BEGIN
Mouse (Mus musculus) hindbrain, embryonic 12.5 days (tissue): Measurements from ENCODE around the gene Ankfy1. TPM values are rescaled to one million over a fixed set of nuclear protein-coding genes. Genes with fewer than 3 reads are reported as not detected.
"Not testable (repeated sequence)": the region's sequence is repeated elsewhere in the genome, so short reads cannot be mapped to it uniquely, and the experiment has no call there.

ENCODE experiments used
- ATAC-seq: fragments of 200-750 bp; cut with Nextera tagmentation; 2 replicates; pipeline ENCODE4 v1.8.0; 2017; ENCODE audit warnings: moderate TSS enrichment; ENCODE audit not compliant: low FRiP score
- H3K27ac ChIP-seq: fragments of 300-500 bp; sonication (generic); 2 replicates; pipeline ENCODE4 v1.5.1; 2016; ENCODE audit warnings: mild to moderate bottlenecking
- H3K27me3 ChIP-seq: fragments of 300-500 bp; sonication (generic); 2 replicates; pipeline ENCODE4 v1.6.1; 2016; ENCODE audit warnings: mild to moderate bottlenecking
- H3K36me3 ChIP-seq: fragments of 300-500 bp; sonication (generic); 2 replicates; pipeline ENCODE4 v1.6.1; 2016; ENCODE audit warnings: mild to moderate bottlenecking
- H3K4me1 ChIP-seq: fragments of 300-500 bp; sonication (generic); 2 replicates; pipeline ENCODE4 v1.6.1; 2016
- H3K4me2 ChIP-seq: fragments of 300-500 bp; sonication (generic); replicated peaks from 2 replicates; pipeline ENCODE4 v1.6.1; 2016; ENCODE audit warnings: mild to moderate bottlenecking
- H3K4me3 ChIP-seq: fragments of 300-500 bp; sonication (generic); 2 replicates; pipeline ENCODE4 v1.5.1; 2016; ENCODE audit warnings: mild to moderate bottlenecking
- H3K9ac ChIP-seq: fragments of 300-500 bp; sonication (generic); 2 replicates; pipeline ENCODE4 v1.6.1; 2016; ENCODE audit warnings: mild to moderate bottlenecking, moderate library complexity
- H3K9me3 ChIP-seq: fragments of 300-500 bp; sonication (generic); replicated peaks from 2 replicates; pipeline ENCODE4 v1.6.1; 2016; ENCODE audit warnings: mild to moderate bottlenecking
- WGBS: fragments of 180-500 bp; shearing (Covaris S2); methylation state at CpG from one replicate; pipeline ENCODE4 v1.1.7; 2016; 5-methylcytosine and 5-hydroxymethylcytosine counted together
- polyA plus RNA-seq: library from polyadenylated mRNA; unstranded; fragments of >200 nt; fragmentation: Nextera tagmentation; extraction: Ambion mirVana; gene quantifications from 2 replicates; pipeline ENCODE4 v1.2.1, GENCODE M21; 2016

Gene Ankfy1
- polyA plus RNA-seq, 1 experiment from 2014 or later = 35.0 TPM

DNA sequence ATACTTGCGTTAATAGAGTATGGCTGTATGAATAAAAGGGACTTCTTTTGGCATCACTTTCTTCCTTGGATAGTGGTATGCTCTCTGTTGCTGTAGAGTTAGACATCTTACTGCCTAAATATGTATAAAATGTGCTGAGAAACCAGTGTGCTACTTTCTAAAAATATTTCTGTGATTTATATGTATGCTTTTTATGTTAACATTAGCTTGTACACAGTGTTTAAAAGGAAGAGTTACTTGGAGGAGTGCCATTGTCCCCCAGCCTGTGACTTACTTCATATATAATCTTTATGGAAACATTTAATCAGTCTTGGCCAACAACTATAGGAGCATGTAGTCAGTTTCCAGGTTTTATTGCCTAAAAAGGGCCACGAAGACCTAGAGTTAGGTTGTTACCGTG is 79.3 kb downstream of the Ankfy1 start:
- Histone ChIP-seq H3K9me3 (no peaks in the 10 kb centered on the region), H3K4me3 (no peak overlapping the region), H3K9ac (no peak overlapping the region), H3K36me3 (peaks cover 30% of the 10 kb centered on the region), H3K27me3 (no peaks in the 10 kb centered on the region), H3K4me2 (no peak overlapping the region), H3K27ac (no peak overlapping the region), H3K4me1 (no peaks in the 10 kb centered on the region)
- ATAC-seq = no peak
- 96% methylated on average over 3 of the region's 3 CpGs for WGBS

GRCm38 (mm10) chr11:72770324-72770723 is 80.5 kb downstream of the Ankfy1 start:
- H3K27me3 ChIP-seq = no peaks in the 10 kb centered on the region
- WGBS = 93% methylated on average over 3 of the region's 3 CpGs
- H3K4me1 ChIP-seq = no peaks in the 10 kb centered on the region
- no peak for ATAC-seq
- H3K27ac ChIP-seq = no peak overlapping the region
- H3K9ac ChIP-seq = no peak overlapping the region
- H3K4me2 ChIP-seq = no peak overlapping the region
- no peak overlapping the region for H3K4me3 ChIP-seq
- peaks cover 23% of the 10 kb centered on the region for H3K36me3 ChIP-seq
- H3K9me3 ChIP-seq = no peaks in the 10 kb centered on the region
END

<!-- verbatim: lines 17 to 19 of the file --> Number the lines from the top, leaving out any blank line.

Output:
DNA sequence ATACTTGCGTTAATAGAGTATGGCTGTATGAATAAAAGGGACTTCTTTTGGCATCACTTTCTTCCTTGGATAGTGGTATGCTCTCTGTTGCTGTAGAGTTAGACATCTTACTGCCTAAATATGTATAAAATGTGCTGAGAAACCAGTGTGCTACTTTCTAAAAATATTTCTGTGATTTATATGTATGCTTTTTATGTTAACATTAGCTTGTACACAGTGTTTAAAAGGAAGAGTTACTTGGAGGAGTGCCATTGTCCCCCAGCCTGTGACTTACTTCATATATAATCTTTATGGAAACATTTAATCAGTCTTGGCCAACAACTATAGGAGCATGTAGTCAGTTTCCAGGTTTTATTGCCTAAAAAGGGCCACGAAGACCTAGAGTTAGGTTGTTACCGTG is 79.3 kb downstream of the Ankfy1 start:
- Histone ChIP-seq H3K9me3 (no peaks in the 10 kb centered on the region), H3K4me3 (no peak overlapping the region), H3K9ac (no peak overlapping the region), H3K36me3 (peaks cover 30% of the 10 kb centered on the region), H3K27me3 (no peaks in the 10 kb centered on the region), H3K4me2 (no peak overlapping the region), H3K27ac (no peak overlapping the region), H3K4me1 (no peaks in the 10 kb centered on the region)
- ATAC-seq = no peak